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5 Things My Agoraphobia Isn't

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We’ve likely all heard the word: agoraphobia. For most of us, it summons images of TLC specials about people who live life fully from the comfort of their own home… or even bedroom. While this is agoraphobia at its worst, not everyone with agoraphobia will be locked in their home for years and years. According to the Mayo Clinic, agoraphobia is a fear of places or situations that might cause panic, helplessness, or embarrassment. If you have an anxiety disorder, like me, that sentence may have just hit home.

Before I fully understood the range of agoraphobia, I felt like I was hit with a ton of bricks when my therapist brought up the word. I wasn’t a “shut in,” how could she even mention that? Now that I have learned more about my anxiety disorder and what agoraphobia can be, I want to share what it isn’t for me.

1. Not Leaving the House… Ever

Yes, it can be days before I leave the house (don’t worry, my kids let me know it’s strange), but agoraphobics do leave the house, bedroom, tiny closet under the stairs, etc. We just have to do it under our circumstances with the right people, the right water bottle, the right temperature in the car to get there, and the right destination. Sometimes, this means no Wal-Mart ever. Sometimes, it means not even leaving to hit the drive-thru.

2. Not Going Outside

When I’m having a panic attack, one of my safe places is outside. Not out in the open, not in the front of my house where all of my neighbors can see, but on my back porch. It’s a calm space — one where I feel like I can breathe. I also find my anxiety lessens the more time that I spend outside.

Yes, I am an agoraphobic, and yes, I still have a great tan from being outside.

3. Not Having a Social Life

Any of my friends will tell you I love to socialize: barbecues, concerts, even (gasp!) parties. My social life is comparable to that of people who have not been diagnosed with a mental illness. Only a few people who are not close to me know how much I actually struggle with this “normalization” though. When I go somewhere like this, I need to have my purse stocked full with all of the essentials: a water bottle (in case I start choking), a pack of crackers (in case I get hungry), at least $50 (in case I get stranded on the side of the road… hey, this one isn’t really that bad). These are all things I have deemed safe items. Things that make me feel more normal and like I am in control of the situation. Also, sometimes I do bail for what seems like no reason to the people who don’t understand it. Sometimes, I do just want to stay in the house. Cookout at my house, anyone?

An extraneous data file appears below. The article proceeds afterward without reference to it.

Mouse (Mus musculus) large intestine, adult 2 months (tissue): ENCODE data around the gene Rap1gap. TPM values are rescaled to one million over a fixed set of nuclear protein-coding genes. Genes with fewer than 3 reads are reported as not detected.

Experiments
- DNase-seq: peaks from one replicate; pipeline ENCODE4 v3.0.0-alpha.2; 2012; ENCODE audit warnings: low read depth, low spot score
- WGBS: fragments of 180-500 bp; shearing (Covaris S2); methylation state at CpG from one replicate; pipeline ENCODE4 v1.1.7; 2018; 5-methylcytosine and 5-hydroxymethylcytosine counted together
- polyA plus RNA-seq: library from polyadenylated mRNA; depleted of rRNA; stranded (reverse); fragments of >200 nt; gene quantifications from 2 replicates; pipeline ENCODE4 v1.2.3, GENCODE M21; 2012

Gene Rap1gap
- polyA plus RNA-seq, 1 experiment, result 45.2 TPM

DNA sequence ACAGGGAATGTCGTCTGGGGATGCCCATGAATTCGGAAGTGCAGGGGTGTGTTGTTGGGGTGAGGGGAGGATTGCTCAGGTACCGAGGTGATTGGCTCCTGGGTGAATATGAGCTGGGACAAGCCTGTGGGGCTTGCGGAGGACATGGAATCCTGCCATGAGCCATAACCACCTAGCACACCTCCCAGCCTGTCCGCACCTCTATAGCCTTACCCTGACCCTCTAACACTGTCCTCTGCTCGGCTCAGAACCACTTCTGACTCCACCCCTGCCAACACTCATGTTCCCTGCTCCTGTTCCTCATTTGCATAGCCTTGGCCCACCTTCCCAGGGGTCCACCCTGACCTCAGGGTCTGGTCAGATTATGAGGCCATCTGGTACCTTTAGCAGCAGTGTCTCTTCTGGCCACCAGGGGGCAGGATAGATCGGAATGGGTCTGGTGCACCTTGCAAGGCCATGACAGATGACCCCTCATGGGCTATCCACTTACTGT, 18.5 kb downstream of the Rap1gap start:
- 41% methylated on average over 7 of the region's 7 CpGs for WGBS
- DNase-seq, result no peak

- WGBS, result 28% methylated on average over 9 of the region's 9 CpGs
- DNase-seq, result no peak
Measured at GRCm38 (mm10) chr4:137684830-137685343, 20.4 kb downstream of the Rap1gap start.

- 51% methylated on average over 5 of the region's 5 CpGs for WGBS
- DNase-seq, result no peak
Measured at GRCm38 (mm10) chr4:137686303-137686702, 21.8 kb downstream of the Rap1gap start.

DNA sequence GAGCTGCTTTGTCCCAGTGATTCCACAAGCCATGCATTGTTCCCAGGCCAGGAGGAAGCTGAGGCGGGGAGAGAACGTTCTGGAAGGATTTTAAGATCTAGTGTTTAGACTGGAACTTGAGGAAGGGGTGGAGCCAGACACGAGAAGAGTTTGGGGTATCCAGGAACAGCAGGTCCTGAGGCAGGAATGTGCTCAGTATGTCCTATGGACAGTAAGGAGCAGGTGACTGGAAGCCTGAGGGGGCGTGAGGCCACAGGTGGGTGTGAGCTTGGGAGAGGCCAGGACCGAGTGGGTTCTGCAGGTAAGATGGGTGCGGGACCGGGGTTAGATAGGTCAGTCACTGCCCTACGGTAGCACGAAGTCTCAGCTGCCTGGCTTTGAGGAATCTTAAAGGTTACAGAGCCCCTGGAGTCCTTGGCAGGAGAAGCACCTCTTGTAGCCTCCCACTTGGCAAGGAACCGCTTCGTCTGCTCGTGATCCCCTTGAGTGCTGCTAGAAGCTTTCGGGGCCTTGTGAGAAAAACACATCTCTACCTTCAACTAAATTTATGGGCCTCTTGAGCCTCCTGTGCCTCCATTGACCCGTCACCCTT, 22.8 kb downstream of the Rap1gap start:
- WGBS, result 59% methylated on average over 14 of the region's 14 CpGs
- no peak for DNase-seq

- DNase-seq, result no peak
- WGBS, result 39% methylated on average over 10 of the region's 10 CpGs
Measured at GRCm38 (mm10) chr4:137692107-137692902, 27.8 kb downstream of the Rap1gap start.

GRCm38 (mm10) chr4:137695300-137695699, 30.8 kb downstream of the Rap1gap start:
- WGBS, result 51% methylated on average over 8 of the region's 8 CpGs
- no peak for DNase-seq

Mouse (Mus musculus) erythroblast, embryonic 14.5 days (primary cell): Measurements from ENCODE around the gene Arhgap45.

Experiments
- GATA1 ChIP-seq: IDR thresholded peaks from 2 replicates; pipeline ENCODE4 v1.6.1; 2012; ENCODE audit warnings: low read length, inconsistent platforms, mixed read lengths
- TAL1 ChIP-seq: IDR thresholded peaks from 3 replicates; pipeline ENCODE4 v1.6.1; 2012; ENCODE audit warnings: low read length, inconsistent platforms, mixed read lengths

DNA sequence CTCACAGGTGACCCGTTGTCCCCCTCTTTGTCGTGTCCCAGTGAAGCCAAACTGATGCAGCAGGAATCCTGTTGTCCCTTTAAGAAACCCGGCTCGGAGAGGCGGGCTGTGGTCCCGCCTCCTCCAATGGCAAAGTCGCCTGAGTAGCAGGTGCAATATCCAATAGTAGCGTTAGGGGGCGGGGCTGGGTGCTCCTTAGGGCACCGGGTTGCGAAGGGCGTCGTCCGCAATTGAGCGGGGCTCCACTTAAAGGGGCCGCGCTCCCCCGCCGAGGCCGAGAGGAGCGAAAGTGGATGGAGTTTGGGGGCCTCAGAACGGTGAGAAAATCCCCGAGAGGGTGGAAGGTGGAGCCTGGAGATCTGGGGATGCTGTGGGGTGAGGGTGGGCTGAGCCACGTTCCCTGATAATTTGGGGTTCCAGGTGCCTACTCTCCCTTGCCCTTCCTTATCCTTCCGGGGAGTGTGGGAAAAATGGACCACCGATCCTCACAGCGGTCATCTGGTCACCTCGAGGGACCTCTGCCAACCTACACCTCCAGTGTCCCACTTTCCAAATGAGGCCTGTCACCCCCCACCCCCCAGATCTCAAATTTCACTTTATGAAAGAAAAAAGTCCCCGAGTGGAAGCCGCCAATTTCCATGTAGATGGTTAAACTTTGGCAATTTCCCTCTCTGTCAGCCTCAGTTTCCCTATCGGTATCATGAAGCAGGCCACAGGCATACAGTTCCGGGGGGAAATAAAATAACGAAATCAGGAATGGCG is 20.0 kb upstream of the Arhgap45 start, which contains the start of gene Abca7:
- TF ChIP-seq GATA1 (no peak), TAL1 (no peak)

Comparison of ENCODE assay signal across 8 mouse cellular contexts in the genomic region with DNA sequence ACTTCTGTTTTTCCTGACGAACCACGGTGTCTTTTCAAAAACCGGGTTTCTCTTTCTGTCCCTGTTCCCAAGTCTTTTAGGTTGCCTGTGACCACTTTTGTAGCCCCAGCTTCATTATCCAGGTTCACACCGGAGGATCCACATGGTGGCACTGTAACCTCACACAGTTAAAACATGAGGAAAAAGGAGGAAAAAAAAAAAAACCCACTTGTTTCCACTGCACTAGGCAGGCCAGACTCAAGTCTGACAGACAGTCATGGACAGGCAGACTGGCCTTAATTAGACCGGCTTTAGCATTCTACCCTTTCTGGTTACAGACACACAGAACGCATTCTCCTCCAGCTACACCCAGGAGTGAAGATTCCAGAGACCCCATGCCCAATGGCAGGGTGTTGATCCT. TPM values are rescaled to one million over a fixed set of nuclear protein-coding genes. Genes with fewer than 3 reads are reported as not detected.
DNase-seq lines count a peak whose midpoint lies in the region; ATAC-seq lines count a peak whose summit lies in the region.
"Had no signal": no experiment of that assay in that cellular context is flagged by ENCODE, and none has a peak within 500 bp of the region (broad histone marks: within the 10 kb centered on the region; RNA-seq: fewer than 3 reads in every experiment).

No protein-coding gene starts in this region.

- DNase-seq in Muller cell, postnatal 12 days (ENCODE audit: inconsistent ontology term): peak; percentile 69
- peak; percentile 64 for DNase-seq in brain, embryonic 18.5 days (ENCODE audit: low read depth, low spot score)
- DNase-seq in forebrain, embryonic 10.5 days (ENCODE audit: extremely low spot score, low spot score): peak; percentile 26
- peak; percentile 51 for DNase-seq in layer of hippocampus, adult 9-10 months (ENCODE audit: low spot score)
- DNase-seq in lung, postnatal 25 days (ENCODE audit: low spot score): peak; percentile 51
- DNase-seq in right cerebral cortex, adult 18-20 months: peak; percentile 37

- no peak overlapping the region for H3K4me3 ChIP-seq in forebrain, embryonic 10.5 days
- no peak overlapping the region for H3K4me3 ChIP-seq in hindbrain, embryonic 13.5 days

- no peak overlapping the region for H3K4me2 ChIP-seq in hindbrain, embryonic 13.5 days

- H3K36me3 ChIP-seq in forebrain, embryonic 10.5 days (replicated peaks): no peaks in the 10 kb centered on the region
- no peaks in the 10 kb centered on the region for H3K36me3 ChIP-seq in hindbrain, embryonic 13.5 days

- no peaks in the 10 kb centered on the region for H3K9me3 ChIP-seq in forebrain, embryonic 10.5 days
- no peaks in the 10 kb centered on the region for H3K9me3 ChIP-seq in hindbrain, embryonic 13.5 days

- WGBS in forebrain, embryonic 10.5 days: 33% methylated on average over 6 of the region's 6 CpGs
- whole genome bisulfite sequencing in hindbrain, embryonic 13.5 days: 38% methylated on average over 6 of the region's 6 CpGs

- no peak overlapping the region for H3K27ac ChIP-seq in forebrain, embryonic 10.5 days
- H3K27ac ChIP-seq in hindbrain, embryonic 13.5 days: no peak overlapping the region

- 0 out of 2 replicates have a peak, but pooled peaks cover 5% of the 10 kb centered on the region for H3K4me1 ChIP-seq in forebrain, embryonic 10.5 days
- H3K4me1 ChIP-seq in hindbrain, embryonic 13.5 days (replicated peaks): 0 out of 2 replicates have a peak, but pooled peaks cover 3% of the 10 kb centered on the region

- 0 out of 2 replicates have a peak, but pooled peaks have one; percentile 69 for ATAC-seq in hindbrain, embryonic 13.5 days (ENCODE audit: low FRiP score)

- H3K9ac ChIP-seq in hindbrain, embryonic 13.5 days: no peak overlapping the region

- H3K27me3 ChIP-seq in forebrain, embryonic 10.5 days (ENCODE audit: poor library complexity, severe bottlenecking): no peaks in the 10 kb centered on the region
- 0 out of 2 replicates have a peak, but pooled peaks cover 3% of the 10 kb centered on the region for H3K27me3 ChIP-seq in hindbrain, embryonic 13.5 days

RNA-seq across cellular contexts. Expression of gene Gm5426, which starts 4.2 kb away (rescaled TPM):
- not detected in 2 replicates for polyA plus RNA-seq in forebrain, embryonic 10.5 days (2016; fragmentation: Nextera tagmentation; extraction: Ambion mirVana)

4. Being an Introvert

Yes, all of these thoughts are inside of my head, but I am by no means an introvert. I am loud, friendly, and have an opinion on everything. Just because I don’t love to leave my house, I hate Wal-Mart, and I need a prescription medication to go to an unfamiliar location doesn’t mean I am introverted.

5. Hating People

Most agoraphobics like to avoid big crowds. That doesn’t mean they hate people. It only means they are uncomfortable with the situation. For many, it’s the fear of going somewhere and making a fool of yourself in a big crowd. Are you going to panic, throw up, or fidget like you’re stealing something while checking out the best Christmas buys at the mall on Black Friday? Better not go. One thing I have always found conflicting about my agoraphobia and generalized anxiety disorder (GAD) is that I don’t like big crowds especially if I know I’m going to panic, but I also hate being alone. I don’t hate people — I hate the idea of myself acting ridiculous in front of people.

Agoraphobia, like GAD, can mean different things to different people. Just because I enjoy going places under certain circumstances doesn’t make mine better than yours. There have been countless times when my husband has had to turn the car around and go home just because I can’t handle the grocery store.

It’s also important for us all to remember that our agoraphobia won’t just go away. We need to work on it, chip away at it and do what makes us most comfortable and happy on a daily basis. I learned the hard way that you need to have a support system to have any chance at conquering this. An understanding family is great. Friends you can call up when you want to be social but don’t want to leave the house are great. Online communities dedicated to similar people coming together to fight this agoraphobia in a positive way are the best.

Image via Thinkstock.

Originally published: July 11, 2016
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